For more information, visit the project website at http://www.karlddwillis.com/projects/infrastructs/ or the Microsoft Research Blog.
About Carnegie Mellon University: Carnegie Mellon is a private, internationally ranked research university with programs in areas ranging from science, technology and business, to public policy, the humanities and the arts. More than 12,000 students in the university's seven schools and colleges benefit from a small student-to-faculty ratio and an education characterized by its focus on creating and implementing solutions for real problems, interdisciplinary collaboration and innovation. A global university, Carnegie Mellon has campuses in Pittsburgh, Pa., California's Silicon Valley and Qatar, and programs in Africa, Asia, Australia, Europe and Mexico. The university recently completed "Inspire Innovation: The Campaign for Carnegie Mellon University," exceeding its $1 billion goal to build its endowment, support faculty, students and innovative research, and enhance the physical campus with equipment and facility improvements. The campaign closed June 30, 2013.
Byron Spice | EurekAlert!
Combating sulphuric acid corrosion at wastewater plants: Graz scientists develop new solution
23.02.2018 | Technische Universität Graz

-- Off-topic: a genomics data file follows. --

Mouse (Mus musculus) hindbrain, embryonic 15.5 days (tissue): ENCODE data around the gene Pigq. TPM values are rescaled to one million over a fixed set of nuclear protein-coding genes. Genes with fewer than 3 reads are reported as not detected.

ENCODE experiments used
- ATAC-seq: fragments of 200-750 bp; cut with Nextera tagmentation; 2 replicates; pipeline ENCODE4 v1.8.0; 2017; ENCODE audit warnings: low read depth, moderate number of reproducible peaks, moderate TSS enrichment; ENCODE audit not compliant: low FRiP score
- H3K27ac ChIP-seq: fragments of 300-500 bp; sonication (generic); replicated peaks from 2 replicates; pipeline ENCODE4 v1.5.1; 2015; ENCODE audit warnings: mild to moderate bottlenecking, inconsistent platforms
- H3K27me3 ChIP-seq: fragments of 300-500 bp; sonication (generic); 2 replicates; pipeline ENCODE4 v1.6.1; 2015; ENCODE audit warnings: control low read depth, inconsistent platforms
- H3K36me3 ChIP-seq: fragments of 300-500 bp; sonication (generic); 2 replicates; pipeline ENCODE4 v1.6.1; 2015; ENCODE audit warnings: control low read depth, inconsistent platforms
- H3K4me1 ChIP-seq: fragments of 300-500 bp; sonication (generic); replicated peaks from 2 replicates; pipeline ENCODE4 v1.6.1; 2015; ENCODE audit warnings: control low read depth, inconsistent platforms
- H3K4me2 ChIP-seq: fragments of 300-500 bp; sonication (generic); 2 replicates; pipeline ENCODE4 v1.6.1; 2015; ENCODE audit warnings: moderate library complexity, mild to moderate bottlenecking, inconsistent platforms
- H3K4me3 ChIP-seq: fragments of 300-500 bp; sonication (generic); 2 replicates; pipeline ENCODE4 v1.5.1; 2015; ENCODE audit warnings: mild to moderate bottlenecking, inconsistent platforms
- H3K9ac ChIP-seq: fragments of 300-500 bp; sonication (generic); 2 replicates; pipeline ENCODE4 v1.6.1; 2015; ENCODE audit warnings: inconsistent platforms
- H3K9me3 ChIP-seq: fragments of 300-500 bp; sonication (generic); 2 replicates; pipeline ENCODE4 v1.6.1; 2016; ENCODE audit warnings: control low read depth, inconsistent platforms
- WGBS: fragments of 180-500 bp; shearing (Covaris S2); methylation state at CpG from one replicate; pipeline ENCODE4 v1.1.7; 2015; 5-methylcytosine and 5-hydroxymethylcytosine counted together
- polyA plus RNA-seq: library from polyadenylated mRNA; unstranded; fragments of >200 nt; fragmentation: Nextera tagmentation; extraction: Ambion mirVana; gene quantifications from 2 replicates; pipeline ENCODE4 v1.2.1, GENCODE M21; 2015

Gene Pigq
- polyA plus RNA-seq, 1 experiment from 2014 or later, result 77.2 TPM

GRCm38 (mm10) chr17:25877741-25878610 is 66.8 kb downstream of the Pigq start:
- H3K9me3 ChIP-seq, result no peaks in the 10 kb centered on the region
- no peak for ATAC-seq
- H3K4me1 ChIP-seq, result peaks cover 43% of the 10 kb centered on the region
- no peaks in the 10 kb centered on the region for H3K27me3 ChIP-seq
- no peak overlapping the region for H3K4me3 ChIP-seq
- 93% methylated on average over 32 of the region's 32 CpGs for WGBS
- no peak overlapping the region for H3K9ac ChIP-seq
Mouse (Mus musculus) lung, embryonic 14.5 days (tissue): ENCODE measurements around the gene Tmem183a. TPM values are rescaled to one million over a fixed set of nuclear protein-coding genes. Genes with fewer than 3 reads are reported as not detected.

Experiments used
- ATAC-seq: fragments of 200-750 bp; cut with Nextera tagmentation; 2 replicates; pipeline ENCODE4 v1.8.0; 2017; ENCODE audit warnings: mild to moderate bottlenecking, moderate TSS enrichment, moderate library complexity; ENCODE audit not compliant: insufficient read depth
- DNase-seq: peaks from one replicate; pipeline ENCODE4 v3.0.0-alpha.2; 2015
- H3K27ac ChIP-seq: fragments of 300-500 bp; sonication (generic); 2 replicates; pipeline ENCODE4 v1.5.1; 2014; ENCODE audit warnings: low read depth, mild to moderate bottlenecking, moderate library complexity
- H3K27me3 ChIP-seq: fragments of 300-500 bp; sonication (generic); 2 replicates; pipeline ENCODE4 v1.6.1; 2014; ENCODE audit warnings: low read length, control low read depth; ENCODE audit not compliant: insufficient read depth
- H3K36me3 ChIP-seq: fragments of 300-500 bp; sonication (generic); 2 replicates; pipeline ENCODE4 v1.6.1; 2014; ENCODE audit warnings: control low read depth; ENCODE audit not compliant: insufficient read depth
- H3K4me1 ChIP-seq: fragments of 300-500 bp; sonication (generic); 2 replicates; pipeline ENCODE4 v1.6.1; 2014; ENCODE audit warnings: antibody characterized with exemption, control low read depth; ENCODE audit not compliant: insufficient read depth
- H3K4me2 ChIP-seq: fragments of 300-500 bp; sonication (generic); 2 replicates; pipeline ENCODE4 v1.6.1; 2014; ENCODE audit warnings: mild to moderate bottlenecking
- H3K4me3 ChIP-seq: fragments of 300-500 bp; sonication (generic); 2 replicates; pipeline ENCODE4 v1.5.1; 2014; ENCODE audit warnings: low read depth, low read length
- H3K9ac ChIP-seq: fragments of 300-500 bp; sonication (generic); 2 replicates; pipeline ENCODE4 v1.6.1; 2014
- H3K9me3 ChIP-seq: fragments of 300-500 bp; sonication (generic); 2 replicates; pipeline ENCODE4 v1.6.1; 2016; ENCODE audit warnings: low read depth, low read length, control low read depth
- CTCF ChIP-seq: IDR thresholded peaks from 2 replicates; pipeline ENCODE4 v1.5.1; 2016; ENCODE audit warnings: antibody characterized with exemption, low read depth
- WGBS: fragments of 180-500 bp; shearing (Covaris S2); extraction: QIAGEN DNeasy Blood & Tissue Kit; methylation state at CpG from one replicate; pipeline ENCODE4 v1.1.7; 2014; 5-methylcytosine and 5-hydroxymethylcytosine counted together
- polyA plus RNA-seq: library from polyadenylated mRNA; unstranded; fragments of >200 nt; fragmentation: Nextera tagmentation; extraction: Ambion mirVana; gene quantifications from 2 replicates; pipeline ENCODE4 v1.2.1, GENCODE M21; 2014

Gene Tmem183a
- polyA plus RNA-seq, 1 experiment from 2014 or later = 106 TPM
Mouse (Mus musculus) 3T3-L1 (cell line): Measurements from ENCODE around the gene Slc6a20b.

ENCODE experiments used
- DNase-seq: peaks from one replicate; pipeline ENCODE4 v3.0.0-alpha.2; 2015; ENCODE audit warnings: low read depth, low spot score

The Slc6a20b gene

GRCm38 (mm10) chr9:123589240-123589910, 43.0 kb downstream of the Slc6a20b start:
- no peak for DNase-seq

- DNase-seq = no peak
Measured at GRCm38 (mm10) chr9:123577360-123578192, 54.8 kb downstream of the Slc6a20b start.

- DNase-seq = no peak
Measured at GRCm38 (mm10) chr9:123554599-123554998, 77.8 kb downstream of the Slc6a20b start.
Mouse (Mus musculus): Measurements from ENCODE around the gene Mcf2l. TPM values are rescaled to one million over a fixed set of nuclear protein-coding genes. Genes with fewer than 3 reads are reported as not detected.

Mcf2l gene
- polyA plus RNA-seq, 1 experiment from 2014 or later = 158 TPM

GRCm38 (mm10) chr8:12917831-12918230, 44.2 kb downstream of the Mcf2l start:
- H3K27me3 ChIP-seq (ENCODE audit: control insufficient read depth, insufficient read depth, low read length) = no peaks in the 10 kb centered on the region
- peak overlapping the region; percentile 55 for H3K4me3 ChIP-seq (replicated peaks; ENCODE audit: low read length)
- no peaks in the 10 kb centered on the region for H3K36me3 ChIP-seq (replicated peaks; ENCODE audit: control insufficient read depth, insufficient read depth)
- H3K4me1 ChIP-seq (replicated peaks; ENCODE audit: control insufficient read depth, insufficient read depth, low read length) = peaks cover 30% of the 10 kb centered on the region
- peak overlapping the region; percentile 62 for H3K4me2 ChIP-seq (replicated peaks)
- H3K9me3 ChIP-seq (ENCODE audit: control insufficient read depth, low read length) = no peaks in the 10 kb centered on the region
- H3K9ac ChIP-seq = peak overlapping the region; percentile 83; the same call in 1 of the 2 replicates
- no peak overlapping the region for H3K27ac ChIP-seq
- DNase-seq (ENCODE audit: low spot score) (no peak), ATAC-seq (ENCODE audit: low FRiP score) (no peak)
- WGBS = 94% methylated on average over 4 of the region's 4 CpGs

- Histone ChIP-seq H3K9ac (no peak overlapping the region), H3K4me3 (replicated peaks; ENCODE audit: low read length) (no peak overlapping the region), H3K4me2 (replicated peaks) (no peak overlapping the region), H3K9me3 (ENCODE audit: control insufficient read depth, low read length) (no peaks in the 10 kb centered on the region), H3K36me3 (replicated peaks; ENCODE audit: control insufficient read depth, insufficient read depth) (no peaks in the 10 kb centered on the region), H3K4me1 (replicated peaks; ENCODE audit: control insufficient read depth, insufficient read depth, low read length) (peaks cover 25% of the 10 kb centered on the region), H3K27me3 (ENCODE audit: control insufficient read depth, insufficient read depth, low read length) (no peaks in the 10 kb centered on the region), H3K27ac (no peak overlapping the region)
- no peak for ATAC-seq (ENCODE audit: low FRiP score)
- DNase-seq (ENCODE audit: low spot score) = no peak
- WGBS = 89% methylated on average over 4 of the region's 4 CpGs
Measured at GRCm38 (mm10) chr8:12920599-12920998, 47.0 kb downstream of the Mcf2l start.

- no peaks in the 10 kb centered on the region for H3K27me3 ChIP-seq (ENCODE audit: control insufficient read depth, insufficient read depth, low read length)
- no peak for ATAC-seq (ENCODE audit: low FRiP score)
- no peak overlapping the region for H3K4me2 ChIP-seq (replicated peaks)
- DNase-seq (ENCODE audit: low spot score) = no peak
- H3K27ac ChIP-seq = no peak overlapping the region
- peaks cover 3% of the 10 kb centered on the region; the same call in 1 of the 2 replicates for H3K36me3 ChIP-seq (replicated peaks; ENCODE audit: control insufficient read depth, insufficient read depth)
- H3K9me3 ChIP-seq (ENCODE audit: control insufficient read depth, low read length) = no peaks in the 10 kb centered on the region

Stealth Virus for Cancer Therapy
31.01.2018 | Universität Zürich
A newly developed laser technology has enabled physicists in the Laboratory for Attosecond Physics (jointly run by LMU Munich and the Max Planck Institute of Quantum Optics) to generate attosecond bursts of high-energy photons of unprecedented intensity. This has made it possible to observe the interaction of multiple photons in a single such pulse with electrons in the inner orbital shell of an atom.
In order to observe the ultrafast electron motion in the inner shells of atoms with short light pulses, the pulses must not only be ultrashort, but very...
A group of researchers led by Andrea Cavalleri at the Max Planck Institute for Structure and Dynamics of Matter (MPSD) in Hamburg has demonstrated a new method enabling precise measurements of the interatomic forces that hold crystalline solids together. The paper Probing the Interatomic Potential of Solids by Strong-Field Nonlinear Phononics, published online in Nature, explains how a terahertz-frequency laser pulse can drive very large deformations of the crystal.
By measuring the highly unusual atomic trajectories under extreme electromagnetic transients, the MPSD group could reconstruct how rigid the atomic bonds are...
Quantum computers may one day solve algorithmic problems which even the biggest supercomputers today can’t manage. But how do you test a quantum computer to...
For the first time, a team of researchers at the Max-Planck Institute (MPI) for Polymer Research in Mainz, Germany, has succeeded in making an integrated circuit (IC) from just a monolayer of a semiconducting polymer via a bottom-up, self-assembly approach.
In the self-assembly process, the semiconducting polymer arranges itself into an ordered monolayer in a transistor. The transistors are binary switches used...
Breakthrough provides a new concept of the design of molecular motors, sensors and electricity generators at nanoscale
Researchers from the Institute of Organic Chemistry and Biochemistry of the CAS (IOCB Prague), Institute of Physics of the CAS (IP CAS) and Palacký University...
15.02.2018 | Event News
13.02.2018 | Event News
12.02.2018 | Event News
23.02.2018 | Physics and Astronomy
23.02.2018 | Health and Medicine
23.02.2018 | Physics and Astronomy